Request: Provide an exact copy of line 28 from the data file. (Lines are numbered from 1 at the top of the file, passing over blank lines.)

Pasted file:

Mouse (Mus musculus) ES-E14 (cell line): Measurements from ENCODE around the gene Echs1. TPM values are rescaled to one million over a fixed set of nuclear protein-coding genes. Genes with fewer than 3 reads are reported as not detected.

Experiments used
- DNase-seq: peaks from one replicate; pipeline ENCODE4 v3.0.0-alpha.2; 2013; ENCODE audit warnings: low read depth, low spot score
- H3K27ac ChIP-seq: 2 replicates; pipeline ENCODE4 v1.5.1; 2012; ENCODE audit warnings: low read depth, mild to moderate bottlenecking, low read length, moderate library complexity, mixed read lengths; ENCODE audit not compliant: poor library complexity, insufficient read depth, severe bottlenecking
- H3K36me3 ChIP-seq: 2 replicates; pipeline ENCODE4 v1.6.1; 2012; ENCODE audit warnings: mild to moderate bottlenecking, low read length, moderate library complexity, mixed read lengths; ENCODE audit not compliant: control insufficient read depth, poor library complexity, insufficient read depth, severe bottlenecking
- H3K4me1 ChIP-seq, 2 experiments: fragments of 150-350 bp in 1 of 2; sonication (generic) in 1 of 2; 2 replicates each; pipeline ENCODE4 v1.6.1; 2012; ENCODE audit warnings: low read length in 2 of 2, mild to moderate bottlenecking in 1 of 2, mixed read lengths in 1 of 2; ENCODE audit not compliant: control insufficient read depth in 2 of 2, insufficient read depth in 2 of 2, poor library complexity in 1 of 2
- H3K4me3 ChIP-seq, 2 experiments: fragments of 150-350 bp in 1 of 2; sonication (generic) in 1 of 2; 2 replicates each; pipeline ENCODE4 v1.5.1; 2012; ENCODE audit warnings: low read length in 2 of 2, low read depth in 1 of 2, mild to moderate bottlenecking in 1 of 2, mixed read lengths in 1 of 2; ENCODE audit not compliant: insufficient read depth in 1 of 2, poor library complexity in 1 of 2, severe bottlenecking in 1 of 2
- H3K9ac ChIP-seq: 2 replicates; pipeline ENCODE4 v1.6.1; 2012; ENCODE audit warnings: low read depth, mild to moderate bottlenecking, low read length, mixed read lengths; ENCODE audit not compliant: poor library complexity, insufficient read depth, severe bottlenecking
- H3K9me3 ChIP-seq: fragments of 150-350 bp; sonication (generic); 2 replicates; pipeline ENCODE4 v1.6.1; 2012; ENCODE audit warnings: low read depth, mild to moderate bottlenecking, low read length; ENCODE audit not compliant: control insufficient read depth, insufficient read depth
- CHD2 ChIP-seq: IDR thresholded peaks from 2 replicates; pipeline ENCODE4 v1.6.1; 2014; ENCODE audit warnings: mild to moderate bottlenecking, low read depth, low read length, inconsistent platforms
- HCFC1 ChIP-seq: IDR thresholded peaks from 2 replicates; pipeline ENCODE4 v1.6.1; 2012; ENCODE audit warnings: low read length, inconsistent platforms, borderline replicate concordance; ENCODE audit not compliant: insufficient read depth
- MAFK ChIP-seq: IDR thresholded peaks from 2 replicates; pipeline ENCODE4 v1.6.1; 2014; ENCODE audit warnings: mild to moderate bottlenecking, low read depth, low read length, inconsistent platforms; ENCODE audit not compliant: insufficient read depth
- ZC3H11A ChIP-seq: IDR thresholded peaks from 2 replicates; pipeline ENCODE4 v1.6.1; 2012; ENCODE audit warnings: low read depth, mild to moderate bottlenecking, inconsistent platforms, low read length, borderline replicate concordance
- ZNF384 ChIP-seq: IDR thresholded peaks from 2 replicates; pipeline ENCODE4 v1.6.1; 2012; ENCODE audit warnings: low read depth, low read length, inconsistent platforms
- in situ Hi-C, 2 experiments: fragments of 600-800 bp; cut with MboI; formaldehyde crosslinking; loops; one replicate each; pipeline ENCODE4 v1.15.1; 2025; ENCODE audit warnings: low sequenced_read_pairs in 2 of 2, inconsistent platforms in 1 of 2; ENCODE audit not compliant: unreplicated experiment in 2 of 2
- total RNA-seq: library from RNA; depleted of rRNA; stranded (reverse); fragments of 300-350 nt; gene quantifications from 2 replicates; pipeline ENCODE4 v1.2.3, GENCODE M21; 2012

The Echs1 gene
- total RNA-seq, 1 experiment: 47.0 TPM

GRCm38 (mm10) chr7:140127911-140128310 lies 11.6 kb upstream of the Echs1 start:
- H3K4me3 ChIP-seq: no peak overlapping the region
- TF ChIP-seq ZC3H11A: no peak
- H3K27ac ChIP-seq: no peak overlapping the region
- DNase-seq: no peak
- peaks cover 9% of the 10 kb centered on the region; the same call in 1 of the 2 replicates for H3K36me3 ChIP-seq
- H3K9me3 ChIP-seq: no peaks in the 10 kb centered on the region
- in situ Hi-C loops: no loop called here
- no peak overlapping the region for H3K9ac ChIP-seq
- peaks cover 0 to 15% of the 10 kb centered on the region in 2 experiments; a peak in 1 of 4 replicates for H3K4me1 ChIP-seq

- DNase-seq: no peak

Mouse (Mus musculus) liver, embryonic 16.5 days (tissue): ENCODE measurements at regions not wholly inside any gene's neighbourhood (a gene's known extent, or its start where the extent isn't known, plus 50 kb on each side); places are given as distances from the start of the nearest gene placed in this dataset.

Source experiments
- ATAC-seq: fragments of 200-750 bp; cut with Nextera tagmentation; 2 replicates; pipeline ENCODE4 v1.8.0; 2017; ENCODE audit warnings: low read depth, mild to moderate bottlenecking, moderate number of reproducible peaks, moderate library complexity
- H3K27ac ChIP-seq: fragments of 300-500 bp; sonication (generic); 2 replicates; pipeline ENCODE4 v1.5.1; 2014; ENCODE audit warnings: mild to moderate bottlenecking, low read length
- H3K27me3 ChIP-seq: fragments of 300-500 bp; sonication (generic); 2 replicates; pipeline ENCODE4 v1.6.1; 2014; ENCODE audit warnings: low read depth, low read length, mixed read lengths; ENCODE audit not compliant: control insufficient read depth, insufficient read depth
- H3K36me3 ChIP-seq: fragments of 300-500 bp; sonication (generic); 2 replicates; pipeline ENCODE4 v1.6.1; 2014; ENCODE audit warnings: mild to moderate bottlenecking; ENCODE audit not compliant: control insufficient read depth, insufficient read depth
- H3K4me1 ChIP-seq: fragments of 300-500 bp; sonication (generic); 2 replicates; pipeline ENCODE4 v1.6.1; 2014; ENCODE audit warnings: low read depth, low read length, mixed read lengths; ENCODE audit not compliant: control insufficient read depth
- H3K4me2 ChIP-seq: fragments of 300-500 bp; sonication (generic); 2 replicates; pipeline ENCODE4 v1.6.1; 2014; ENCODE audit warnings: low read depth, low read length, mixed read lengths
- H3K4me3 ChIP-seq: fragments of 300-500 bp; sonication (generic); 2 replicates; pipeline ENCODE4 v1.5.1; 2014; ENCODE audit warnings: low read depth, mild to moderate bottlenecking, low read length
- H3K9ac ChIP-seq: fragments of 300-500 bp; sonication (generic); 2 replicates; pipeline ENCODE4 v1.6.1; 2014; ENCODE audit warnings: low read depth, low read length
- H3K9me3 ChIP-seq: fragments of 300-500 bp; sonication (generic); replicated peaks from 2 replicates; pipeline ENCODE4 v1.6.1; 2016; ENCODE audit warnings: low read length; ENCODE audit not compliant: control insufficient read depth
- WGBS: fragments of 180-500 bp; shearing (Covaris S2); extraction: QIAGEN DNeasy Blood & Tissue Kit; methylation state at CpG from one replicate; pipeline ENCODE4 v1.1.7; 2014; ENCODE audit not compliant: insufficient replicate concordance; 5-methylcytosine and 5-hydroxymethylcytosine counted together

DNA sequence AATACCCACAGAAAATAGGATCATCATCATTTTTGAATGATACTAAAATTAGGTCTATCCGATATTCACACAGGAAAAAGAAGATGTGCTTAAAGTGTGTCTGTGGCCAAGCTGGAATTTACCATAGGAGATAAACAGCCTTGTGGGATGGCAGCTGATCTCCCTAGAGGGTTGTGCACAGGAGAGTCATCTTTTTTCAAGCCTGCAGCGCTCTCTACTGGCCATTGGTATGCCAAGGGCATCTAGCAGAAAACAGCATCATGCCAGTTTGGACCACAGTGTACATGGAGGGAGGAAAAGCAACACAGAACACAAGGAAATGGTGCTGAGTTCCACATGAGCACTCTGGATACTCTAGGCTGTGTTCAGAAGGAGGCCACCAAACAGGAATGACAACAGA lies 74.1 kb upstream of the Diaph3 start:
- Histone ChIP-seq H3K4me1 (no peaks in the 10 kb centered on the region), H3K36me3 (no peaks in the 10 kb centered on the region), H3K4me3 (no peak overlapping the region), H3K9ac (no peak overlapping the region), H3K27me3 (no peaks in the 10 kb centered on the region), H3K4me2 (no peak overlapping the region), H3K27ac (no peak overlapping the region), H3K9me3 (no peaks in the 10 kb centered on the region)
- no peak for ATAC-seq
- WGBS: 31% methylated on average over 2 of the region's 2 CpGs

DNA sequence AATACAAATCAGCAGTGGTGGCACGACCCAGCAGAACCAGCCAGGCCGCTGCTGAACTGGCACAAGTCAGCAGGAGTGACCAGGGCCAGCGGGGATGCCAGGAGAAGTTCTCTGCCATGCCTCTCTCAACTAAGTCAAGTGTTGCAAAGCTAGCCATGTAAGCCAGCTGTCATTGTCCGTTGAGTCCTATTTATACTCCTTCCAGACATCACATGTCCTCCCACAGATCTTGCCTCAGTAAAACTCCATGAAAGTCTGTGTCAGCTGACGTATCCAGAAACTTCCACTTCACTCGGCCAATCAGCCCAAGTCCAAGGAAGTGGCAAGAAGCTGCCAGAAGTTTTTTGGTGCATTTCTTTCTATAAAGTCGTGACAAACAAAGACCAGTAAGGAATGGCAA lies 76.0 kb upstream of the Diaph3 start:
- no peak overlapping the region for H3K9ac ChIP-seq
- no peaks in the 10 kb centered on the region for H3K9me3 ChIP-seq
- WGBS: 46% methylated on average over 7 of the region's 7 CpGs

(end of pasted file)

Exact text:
- peaks cover 0 to 15% of the 10 kb centered on the region in 2 experiments; a peak in 1 of 4 replicates for H3K4me1 ChIP-seq